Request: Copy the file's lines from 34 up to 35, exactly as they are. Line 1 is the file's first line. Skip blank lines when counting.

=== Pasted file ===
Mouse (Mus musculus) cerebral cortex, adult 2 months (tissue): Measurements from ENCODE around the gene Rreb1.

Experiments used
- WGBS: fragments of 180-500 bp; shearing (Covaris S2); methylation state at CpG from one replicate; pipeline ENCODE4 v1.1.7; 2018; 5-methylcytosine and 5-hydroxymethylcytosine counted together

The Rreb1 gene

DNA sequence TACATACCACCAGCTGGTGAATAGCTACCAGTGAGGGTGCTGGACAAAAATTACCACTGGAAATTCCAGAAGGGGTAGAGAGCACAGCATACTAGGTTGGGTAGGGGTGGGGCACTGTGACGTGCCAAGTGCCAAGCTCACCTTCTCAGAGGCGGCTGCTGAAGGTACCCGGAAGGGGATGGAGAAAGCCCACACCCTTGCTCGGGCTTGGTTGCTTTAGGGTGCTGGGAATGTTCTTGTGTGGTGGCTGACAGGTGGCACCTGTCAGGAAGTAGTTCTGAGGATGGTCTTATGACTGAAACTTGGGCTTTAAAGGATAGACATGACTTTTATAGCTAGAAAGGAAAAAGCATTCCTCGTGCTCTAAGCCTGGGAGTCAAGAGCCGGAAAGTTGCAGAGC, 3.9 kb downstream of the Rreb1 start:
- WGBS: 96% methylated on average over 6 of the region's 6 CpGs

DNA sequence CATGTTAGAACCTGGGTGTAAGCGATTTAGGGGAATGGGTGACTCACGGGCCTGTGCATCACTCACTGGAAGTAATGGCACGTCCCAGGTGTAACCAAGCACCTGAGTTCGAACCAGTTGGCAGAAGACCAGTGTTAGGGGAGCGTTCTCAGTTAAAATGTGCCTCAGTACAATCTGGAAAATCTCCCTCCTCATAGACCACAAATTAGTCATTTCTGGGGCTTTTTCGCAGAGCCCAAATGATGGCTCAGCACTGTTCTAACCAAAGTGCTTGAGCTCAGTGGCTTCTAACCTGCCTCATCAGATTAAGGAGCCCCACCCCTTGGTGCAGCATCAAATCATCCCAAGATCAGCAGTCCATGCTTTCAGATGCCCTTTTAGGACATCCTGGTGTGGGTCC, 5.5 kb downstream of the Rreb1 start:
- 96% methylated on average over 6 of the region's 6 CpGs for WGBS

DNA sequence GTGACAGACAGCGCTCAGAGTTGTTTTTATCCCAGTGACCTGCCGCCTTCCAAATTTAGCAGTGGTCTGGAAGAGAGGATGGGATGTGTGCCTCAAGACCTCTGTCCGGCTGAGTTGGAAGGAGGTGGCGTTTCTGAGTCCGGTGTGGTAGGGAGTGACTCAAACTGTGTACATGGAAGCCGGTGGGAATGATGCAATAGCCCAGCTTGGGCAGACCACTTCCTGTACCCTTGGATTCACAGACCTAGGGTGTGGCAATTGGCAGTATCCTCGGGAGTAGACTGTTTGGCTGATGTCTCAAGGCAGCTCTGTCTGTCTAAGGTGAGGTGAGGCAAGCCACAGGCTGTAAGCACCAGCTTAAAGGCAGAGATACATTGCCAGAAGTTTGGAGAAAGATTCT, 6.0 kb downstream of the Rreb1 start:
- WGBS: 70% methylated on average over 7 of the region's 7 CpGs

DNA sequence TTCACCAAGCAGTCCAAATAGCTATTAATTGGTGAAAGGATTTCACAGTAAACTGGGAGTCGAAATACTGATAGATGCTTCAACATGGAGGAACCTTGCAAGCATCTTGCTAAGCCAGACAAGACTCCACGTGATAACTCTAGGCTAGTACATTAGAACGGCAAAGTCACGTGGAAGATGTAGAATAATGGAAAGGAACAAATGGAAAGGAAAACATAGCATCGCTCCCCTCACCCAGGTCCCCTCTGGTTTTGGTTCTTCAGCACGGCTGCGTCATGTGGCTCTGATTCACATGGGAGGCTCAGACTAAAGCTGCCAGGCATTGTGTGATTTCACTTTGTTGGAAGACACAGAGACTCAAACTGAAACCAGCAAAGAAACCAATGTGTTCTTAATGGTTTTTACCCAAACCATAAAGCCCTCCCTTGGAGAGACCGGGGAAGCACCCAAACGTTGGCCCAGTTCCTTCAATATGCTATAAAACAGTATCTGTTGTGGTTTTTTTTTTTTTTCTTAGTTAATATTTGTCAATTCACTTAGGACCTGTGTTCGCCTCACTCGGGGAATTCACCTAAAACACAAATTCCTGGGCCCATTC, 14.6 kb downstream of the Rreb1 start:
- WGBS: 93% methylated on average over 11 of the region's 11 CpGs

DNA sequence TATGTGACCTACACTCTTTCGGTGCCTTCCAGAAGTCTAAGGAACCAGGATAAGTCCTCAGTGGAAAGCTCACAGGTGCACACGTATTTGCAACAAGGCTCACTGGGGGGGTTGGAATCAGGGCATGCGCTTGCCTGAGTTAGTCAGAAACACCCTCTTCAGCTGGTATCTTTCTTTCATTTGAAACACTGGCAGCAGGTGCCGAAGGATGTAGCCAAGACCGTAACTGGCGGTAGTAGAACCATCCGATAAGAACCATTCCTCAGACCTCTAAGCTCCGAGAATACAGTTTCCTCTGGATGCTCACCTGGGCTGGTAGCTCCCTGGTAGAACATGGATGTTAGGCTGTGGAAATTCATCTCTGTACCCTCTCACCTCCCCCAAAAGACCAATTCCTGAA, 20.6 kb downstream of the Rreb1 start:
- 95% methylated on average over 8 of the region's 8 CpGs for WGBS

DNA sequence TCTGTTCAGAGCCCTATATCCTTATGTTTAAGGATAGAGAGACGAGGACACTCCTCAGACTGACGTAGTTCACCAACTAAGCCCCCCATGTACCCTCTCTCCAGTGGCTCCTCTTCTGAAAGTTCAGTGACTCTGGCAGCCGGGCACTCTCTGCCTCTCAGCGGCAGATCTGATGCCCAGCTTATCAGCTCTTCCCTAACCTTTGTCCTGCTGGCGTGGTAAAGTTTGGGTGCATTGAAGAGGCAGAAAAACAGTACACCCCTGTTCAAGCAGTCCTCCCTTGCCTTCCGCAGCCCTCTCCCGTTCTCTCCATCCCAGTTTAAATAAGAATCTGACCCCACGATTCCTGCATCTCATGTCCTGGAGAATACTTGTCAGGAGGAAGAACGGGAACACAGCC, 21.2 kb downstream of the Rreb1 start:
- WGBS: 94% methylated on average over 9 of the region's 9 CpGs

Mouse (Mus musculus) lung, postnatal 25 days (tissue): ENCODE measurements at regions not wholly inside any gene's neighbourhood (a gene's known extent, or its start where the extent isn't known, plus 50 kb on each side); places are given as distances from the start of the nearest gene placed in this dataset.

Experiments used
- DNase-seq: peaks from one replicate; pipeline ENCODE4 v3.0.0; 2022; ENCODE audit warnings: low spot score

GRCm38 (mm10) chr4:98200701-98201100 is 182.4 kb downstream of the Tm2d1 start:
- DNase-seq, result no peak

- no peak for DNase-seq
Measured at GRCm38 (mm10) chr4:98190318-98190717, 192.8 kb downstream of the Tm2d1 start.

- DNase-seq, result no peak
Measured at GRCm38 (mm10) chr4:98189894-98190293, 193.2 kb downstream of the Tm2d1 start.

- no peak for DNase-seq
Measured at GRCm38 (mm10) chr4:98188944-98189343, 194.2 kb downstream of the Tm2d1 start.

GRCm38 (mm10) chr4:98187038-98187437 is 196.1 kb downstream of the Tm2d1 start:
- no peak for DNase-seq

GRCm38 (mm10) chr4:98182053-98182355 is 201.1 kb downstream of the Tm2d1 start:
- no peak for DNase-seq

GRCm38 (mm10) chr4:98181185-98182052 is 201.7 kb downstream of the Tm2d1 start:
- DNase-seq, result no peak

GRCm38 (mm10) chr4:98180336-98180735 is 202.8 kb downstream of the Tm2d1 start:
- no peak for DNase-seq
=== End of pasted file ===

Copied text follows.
GRCm38 (mm10) chr4:98180336-98180735 is 202.8 kb downstream of the Tm2d1 start:
- no peak for DNase-seq